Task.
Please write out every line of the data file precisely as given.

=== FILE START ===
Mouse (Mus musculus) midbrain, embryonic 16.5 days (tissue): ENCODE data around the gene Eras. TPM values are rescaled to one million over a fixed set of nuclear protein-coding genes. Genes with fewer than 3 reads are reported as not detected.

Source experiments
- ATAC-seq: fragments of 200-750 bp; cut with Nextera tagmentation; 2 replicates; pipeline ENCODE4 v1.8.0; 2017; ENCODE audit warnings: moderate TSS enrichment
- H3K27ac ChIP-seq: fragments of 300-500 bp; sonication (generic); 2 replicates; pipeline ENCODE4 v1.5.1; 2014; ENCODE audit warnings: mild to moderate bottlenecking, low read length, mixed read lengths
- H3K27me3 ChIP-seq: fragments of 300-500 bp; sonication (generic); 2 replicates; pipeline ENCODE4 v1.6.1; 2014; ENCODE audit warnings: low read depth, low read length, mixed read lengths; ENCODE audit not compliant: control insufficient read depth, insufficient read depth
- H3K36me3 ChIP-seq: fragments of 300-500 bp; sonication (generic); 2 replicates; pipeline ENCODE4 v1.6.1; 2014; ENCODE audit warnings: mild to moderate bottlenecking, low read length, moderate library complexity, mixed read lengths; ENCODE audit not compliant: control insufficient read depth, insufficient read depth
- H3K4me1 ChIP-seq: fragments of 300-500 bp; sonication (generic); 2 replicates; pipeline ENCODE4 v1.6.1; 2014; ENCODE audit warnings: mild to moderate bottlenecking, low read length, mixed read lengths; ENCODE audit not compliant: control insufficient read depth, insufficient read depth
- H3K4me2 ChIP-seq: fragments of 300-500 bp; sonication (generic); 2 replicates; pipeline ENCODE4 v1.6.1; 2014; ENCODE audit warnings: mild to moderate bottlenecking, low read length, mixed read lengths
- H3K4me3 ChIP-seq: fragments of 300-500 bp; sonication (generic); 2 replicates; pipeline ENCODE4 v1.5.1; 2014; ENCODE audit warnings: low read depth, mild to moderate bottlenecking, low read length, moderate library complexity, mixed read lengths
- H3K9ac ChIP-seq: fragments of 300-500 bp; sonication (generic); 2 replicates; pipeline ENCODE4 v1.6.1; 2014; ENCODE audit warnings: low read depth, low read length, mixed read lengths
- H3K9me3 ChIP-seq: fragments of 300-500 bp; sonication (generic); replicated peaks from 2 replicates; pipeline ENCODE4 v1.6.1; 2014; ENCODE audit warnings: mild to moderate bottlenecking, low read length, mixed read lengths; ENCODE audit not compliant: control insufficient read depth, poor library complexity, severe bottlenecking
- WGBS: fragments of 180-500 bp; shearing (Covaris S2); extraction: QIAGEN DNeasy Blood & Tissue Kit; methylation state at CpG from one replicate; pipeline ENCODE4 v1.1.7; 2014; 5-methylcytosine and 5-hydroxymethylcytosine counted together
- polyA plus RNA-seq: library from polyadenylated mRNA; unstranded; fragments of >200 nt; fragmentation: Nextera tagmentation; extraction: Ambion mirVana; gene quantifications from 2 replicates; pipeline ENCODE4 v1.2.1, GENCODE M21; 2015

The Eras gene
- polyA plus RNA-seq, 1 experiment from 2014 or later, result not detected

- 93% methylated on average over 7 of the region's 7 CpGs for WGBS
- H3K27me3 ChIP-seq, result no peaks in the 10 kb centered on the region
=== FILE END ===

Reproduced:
Mouse (Mus musculus) midbrain, embryonic 16.5 days (tissue): ENCODE data around the gene Eras. TPM values are rescaled to one million over a fixed set of nuclear protein-coding genes. Genes with fewer than 3 reads are reported as not detected.

Source experiments
- ATAC-seq: fragments of 200-750 bp; cut with Nextera tagmentation; 2 replicates; pipeline ENCODE4 v1.8.0; 2017; ENCODE audit warnings: moderate TSS enrichment
- H3K27ac ChIP-seq: fragments of 300-500 bp; sonication (generic); 2 replicates; pipeline ENCODE4 v1.5.1; 2014; ENCODE audit warnings: mild to moderate bottlenecking, low read length, mixed read lengths
- H3K27me3 ChIP-seq: fragments of 300-500 bp; sonication (generic); 2 replicates; pipeline ENCODE4 v1.6.1; 2014; ENCODE audit warnings: low read depth, low read length, mixed read lengths; ENCODE audit not compliant: control insufficient read depth, insufficient read depth
- H3K36me3 ChIP-seq: fragments of 300-500 bp; sonication (generic); 2 replicates; pipeline ENCODE4 v1.6.1; 2014; ENCODE audit warnings: mild to moderate bottlenecking, low read length, moderate library complexity, mixed read lengths; ENCODE audit not compliant: control insufficient read depth, insufficient read depth
- H3K4me1 ChIP-seq: fragments of 300-500 bp; sonication (generic); 2 replicates; pipeline ENCODE4 v1.6.1; 2014; ENCODE audit warnings: mild to moderate bottlenecking, low read length, mixed read lengths; ENCODE audit not compliant: control insufficient read depth, insufficient read depth
- H3K4me2 ChIP-seq: fragments of 300-500 bp; sonication (generic); 2 replicates; pipeline ENCODE4 v1.6.1; 2014; ENCODE audit warnings: mild to moderate bottlenecking, low read length, mixed read lengths
- H3K4me3 ChIP-seq: fragments of 300-500 bp; sonication (generic); 2 replicates; pipeline ENCODE4 v1.5.1; 2014; ENCODE audit warnings: low read depth, mild to moderate bottlenecking, low read length, moderate library complexity, mixed read lengths
- H3K9ac ChIP-seq: fragments of 300-500 bp; sonication (generic); 2 replicates; pipeline ENCODE4 v1.6.1; 2014; ENCODE audit warnings: low read depth, low read length, mixed read lengths
- H3K9me3 ChIP-seq: fragments of 300-500 bp; sonication (generic); replicated peaks from 2 replicates; pipeline ENCODE4 v1.6.1; 2014; ENCODE audit warnings: mild to moderate bottlenecking, low read length, mixed read lengths; ENCODE audit not compliant: control insufficient read depth, poor library complexity, severe bottlenecking
- WGBS: fragments of 180-500 bp; shearing (Covaris S2); extraction: QIAGEN DNeasy Blood & Tissue Kit; methylation state at CpG from one replicate; pipeline ENCODE4 v1.1.7; 2014; 5-methylcytosine and 5-hydroxymethylcytosine counted together
- polyA plus RNA-seq: library from polyadenylated mRNA; unstranded; fragments of >200 nt; fragmentation: Nextera tagmentation; extraction: Ambion mirVana; gene quantifications from 2 replicates; pipeline ENCODE4 v1.2.1, GENCODE M21; 2015

The Eras gene
- polyA plus RNA-seq, 1 experiment from 2014 or later, result not detected

- 93% methylated on average over 7 of the region's 7 CpGs for WGBS
- H3K27me3 ChIP-seq, result no peaks in the 10 kb centered on the region